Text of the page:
THE international forestry review of FAO's Division of Forestry and Forest Products needed a title.
It was felt that the title should express a policy. By going back to a language that once scientific thinking, the Division has sought to enhance the basic concept that there must be united thought and effort if the "one world" is to consider its forests as "one forest" for the use of all mankind.
The rapid evolution of world economy and the very circumstances of our present lives demand such a policy.
Forests were originally a huge reserve out of which each man could help himself to meet his own most immediate needs: fire and shelter.
As villages and towns developed, the inhabitants had to go-farther and farther afield to find the wood they needed. Economically the woodlands could no longer be considered the exclusive and unrestricted property of the individual. To take undue advantage of them was to deprive the community of an essential supply, not only exhausting a source of valuable raw material, but also depriving the tilled soil of an indispensable complement and a necessary protection.
When roads and railways developed, the immediate proximity of vast forests was no longer necessary, and the modern city dweller drifted farther and farther away from the land which nevertheless continued to ensure his subsistence. By that very fact, however, the responsibility of the forester has increased, expanding to regional or even national boundaries.
Meanwhile, nations pursued their destinies. Wherever the population increased, the forests inevitably disappeared - a natural consequence all too often made more serious by reprehensible negligence. In our own times, when so few nations can provide for their own needs of wood, the uses of timber are becoming increasingly numerous and essential to civilization. Timber has now become an international commodity, crossing frontiers, and even oceans. The smallest forest owner has become accountable to the whole world.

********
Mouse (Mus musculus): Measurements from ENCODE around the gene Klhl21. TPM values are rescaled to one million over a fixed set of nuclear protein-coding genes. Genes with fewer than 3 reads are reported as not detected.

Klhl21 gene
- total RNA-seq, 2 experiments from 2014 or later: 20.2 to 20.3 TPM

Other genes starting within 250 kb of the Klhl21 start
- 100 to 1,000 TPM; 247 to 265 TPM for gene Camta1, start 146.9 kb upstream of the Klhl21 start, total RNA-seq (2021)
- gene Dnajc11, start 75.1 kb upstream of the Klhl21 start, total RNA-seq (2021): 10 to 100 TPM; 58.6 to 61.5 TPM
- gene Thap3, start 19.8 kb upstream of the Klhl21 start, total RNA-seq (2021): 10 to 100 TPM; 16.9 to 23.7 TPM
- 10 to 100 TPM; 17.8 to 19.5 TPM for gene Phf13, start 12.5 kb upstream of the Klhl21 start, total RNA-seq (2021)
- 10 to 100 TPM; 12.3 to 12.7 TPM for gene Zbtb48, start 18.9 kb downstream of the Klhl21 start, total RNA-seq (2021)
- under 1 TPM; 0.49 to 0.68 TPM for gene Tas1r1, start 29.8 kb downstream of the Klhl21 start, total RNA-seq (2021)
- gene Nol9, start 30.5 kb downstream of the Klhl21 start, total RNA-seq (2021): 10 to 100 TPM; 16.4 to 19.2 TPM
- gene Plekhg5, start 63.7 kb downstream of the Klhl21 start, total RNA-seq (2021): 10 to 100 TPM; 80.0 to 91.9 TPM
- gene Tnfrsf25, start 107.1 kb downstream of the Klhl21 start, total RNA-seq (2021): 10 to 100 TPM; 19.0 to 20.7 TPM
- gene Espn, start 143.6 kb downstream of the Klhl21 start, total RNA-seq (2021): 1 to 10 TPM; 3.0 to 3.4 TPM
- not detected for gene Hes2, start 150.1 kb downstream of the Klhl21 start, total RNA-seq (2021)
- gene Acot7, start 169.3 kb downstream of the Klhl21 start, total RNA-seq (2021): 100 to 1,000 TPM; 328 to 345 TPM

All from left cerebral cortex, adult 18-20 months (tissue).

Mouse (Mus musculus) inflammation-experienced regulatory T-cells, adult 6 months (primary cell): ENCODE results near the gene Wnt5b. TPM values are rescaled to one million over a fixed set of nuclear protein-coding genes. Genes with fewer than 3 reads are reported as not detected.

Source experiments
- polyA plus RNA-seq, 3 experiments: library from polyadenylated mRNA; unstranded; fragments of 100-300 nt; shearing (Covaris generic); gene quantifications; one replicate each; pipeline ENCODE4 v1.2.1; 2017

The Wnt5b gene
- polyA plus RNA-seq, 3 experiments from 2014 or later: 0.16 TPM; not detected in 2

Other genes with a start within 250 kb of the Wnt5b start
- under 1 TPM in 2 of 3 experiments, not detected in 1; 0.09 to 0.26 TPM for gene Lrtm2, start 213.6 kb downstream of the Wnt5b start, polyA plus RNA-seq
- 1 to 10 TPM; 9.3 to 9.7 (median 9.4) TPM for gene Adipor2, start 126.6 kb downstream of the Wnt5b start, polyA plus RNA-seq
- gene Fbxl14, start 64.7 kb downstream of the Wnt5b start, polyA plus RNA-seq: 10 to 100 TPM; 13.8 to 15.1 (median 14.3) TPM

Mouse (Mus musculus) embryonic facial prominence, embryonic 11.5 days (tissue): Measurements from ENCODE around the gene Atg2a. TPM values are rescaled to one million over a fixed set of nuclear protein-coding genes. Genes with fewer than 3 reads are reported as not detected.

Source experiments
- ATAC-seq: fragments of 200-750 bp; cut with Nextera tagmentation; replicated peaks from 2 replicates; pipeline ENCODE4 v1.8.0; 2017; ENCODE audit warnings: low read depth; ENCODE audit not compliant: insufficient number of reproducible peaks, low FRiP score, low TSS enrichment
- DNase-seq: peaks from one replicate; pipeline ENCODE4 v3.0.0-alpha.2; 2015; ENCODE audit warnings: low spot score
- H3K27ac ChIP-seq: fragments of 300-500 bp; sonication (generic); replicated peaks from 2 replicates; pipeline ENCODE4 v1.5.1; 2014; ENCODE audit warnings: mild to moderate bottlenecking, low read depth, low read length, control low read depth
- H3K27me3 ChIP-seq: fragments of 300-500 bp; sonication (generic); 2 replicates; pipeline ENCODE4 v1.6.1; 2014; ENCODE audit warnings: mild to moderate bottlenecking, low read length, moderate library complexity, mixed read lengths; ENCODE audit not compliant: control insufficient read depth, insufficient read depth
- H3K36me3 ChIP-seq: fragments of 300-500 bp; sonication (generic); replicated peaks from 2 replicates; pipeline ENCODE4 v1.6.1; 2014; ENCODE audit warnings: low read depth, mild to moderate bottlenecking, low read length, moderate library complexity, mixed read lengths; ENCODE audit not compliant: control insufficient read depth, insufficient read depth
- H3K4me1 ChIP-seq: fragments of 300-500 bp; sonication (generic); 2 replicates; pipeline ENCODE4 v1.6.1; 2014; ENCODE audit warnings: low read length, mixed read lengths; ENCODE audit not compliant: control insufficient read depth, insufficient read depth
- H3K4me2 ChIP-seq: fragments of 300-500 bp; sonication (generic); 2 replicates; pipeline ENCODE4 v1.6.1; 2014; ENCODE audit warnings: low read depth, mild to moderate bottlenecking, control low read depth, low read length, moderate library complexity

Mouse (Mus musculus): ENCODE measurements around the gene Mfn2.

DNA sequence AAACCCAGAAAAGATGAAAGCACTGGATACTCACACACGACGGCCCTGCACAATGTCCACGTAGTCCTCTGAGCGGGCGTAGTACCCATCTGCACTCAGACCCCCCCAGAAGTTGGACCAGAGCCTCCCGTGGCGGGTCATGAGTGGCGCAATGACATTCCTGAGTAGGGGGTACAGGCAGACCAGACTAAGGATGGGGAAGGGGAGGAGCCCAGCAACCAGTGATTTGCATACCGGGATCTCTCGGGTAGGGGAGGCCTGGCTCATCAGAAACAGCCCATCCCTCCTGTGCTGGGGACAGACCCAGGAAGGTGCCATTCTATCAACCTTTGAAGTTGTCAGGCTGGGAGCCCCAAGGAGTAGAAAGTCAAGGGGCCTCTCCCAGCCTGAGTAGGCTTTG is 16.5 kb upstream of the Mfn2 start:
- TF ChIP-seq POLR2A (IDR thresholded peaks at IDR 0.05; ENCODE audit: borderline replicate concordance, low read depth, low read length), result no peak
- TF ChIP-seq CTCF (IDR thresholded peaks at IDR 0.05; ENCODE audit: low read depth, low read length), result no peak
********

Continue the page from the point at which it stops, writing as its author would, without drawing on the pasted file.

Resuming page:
To meet her needs, Europe, for instance, must now turn to countries far removed indeed: to the vest resources of the Americas, to the virgin forests of the Soviet Union, to the scarcely tapped riches of the equatorial regions.
Every tree, every patch of forest has become the whole world's concern. Care of the forests then becomes the whole world's responsibility, at least to the extent of affording to governments and forest owners such assistance as may be needed in this often difficult task.
For if forests are now to be considered as a world resource, either as a source of timber or as a general protection for agricultural lands, the world must manage them with all the forethought of a paterfamilias. At the very least, it should encourage careful management. Each generation which has enjoyed this grant heritage should pass it on intact, if not improved, to the next one.
This assistance, which may assure many forms, will have to be rendered by international organizations to those who act as stewards of these riches.
The Division of Forestry and Forest Products can only hope that Unasylva will serve this purpose by discussing the problems and helping to broadcast the increasingly complex information and knowledge required for a full utilization of the forest and its products.
Division of Forestry and Forest Products of FAO